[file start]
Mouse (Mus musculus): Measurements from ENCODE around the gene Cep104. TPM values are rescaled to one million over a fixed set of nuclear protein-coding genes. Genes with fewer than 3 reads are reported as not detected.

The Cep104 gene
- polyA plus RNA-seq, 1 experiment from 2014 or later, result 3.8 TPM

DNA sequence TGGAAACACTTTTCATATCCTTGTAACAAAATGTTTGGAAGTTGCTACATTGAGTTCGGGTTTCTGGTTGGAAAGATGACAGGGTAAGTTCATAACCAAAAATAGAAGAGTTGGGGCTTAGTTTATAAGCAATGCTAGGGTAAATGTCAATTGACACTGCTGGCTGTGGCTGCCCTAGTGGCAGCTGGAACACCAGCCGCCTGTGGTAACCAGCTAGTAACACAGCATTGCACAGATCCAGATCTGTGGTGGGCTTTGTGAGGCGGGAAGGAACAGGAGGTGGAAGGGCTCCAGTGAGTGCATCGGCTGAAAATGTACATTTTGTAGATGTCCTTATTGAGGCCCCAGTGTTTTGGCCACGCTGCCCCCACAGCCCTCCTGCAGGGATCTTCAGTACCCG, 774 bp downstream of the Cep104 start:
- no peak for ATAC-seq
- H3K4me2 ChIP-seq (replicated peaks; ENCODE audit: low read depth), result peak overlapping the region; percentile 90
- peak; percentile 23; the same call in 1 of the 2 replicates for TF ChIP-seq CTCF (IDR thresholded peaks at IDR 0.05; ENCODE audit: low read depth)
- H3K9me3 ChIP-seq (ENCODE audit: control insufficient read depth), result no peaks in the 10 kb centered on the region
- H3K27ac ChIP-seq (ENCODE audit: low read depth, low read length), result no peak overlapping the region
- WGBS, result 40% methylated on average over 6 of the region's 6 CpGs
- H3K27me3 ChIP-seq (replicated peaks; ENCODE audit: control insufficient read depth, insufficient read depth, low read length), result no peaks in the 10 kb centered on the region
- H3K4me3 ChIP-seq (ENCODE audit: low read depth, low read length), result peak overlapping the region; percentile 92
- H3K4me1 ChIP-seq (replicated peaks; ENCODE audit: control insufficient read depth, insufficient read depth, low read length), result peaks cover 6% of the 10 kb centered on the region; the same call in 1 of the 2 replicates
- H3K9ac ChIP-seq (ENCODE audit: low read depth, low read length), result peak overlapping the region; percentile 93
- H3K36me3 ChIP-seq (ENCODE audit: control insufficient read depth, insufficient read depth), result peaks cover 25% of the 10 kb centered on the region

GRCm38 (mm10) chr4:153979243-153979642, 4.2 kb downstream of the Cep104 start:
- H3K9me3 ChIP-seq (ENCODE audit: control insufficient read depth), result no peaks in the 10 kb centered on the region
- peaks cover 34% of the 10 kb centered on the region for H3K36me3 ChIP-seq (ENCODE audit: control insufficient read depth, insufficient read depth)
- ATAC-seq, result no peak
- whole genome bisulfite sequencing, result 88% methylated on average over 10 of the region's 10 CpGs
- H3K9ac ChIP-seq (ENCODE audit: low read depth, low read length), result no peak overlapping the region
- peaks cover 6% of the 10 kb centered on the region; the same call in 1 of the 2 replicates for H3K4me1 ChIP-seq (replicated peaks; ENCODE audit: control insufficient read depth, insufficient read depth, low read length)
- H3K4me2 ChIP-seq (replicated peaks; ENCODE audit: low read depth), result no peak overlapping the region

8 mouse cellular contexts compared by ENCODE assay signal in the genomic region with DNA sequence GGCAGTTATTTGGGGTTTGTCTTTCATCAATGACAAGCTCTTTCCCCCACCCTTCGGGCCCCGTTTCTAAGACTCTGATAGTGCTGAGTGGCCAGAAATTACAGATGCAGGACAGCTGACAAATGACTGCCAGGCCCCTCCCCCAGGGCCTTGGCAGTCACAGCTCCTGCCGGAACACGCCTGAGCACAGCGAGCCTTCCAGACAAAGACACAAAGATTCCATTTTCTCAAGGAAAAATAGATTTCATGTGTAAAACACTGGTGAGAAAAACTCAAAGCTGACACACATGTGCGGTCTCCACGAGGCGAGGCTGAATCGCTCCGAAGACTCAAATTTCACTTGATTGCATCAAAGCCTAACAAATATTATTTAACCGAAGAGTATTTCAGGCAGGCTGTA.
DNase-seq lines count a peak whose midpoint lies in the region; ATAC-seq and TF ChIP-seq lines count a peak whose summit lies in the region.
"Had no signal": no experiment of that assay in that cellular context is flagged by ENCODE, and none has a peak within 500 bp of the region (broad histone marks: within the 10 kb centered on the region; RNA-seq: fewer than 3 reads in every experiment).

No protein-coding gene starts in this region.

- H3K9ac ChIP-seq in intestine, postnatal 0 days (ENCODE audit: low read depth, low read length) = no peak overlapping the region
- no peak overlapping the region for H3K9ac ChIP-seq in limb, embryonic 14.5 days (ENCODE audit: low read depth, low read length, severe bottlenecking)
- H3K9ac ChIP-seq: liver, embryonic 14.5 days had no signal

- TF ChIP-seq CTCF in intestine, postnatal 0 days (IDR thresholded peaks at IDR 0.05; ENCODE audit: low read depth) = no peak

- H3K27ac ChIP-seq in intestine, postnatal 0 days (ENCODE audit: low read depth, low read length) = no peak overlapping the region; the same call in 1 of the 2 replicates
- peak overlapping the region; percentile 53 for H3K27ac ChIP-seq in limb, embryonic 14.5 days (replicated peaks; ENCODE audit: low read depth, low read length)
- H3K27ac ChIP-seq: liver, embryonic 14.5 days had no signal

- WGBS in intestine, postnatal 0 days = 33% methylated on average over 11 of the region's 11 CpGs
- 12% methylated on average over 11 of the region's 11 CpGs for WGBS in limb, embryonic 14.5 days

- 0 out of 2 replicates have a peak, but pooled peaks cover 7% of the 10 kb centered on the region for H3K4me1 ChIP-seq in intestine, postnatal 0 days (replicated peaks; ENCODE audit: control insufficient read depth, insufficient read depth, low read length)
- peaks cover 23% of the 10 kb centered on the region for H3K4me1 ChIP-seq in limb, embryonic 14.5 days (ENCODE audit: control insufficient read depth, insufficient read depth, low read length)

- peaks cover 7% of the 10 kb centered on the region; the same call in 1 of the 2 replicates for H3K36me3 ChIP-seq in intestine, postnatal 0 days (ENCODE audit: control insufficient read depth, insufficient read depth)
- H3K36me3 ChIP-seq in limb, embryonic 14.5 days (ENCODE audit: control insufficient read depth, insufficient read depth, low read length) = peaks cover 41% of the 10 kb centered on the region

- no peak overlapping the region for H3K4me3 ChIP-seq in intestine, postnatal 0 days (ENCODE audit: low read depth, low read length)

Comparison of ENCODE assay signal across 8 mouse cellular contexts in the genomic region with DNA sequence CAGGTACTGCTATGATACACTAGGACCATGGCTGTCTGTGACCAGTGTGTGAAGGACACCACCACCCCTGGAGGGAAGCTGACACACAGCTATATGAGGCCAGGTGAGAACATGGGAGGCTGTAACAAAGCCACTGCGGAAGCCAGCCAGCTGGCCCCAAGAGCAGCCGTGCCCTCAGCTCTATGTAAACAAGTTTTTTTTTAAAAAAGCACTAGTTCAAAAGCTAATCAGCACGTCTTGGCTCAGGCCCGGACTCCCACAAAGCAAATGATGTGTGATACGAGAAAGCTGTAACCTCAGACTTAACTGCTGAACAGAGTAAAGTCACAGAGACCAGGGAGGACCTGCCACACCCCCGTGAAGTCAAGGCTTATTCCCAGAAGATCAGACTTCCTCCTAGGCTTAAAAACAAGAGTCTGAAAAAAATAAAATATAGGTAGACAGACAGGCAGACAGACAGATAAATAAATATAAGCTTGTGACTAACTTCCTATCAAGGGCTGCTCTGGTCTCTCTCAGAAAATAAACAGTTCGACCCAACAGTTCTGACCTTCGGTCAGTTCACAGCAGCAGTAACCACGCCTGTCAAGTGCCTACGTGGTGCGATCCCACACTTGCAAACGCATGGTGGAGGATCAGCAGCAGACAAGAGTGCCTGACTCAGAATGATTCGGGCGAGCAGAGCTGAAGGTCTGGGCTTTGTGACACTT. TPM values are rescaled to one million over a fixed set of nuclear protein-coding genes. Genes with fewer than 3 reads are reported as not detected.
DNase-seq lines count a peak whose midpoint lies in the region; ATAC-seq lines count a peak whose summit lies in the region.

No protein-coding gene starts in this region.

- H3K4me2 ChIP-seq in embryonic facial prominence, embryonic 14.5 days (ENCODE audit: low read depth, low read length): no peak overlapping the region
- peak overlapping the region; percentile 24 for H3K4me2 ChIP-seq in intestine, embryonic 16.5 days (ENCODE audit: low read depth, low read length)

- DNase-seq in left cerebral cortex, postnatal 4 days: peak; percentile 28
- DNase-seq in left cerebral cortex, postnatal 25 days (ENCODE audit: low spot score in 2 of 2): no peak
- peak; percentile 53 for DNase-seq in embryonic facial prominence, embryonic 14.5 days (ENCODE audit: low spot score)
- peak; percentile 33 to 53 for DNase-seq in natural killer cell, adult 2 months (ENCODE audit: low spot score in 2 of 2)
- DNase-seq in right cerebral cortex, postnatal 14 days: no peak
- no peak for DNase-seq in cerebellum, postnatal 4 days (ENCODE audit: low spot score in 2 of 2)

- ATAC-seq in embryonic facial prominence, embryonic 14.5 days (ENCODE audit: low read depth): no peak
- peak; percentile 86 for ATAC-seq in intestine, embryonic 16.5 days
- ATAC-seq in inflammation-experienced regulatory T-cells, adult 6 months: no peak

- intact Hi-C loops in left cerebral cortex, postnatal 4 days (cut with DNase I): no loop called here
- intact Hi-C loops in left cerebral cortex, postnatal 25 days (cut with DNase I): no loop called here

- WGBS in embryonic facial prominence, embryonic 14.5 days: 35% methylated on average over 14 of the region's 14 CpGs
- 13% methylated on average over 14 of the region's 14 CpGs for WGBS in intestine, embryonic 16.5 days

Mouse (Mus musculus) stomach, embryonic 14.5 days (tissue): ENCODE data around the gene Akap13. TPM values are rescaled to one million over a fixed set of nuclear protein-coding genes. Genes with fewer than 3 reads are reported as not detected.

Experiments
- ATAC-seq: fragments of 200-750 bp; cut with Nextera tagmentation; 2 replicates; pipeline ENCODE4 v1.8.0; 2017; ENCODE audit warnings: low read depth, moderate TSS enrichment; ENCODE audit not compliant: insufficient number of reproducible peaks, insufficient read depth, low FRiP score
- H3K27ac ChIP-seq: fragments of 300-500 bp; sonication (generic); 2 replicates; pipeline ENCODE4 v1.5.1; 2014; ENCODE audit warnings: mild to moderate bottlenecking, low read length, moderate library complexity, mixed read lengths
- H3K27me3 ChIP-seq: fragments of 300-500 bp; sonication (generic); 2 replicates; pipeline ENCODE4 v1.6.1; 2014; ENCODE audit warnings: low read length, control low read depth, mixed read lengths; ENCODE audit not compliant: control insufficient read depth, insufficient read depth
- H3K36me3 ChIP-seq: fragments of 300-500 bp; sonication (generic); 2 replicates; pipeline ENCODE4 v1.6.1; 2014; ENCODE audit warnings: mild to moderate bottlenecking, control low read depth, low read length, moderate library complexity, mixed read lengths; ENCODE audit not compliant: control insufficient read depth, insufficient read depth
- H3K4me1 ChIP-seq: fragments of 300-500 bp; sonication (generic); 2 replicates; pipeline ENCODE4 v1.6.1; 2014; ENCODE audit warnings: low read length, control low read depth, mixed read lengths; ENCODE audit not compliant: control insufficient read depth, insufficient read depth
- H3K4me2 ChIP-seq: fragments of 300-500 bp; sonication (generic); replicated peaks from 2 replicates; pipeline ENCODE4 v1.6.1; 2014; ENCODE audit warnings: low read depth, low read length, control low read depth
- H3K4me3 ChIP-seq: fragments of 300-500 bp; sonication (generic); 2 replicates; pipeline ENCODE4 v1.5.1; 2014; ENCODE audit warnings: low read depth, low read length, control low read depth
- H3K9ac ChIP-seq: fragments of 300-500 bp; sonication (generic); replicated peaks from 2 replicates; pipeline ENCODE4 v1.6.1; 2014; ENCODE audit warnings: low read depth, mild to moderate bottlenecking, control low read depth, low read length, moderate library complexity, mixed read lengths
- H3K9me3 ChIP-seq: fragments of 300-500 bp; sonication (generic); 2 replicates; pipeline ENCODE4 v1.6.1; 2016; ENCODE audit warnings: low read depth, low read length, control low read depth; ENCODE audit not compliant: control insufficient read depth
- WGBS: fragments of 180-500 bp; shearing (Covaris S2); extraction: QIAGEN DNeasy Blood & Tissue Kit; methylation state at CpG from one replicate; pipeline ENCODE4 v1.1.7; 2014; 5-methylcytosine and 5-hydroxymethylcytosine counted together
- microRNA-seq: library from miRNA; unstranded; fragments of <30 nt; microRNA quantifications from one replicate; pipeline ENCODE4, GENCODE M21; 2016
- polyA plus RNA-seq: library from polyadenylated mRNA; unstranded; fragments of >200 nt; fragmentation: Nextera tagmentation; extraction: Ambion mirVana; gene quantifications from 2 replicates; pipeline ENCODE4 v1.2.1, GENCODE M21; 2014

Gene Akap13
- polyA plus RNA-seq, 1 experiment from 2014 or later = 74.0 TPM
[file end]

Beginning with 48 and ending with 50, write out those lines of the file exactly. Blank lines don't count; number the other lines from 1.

- DNase-seq in left cerebral cortex, postnatal 25 days (ENCODE audit: low spot score in 2 of 2): no peak
- peak; percentile 53 for DNase-seq in embryonic facial prominence, embryonic 14.5 days (ENCODE audit: low spot score)
- peak; percentile 33 to 53 for DNase-seq in natural killer cell, adult 2 months (ENCODE audit: low spot score in 2 of 2)